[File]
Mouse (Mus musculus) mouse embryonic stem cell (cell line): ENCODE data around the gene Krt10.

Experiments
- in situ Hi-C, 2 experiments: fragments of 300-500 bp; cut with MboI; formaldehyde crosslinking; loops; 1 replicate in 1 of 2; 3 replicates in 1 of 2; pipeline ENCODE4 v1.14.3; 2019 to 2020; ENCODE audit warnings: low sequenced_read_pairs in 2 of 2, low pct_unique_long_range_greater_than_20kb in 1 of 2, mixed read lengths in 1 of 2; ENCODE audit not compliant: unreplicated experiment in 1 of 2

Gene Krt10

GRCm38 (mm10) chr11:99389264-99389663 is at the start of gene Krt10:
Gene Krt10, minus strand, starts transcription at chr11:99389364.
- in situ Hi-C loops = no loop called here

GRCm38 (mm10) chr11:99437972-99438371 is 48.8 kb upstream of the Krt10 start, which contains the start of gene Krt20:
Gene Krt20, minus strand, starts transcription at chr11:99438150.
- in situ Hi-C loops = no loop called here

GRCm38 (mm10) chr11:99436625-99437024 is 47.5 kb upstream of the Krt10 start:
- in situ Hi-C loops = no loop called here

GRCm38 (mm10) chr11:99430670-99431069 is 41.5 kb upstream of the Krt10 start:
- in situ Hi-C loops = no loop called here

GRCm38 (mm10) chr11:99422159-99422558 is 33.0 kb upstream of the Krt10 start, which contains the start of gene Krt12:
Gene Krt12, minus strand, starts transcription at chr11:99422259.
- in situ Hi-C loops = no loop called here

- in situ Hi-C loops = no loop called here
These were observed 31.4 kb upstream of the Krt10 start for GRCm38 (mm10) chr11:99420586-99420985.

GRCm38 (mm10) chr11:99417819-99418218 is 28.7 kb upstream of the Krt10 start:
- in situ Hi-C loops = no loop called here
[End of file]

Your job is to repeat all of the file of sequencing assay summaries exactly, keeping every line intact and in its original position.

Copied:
Mouse (Mus musculus) mouse embryonic stem cell (cell line): ENCODE data around the gene Krt10.

Experiments
- in situ Hi-C, 2 experiments: fragments of 300-500 bp; cut with MboI; formaldehyde crosslinking; loops; 1 replicate in 1 of 2; 3 replicates in 1 of 2; pipeline ENCODE4 v1.14.3; 2019 to 2020; ENCODE audit warnings: low sequenced_read_pairs in 2 of 2, low pct_unique_long_range_greater_than_20kb in 1 of 2, mixed read lengths in 1 of 2; ENCODE audit not compliant: unreplicated experiment in 1 of 2

Gene Krt10

GRCm38 (mm10) chr11:99389264-99389663 is at the start of gene Krt10:
Gene Krt10, minus strand, starts transcription at chr11:99389364.
- in situ Hi-C loops = no loop called here

GRCm38 (mm10) chr11:99437972-99438371 is 48.8 kb upstream of the Krt10 start, which contains the start of gene Krt20:
Gene Krt20, minus strand, starts transcription at chr11:99438150.
- in situ Hi-C loops = no loop called here

GRCm38 (mm10) chr11:99436625-99437024 is 47.5 kb upstream of the Krt10 start:
- in situ Hi-C loops = no loop called here

GRCm38 (mm10) chr11:99430670-99431069 is 41.5 kb upstream of the Krt10 start:
- in situ Hi-C loops = no loop called here

GRCm38 (mm10) chr11:99422159-99422558 is 33.0 kb upstream of the Krt10 start, which contains the start of gene Krt12:
Gene Krt12, minus strand, starts transcription at chr11:99422259.
- in situ Hi-C loops = no loop called here

- in situ Hi-C loops = no loop called here
These were observed 31.4 kb upstream of the Krt10 start for GRCm38 (mm10) chr11:99420586-99420985.

GRCm38 (mm10) chr11:99417819-99418218 is 28.7 kb upstream of the Krt10 start:
- in situ Hi-C loops = no loop called here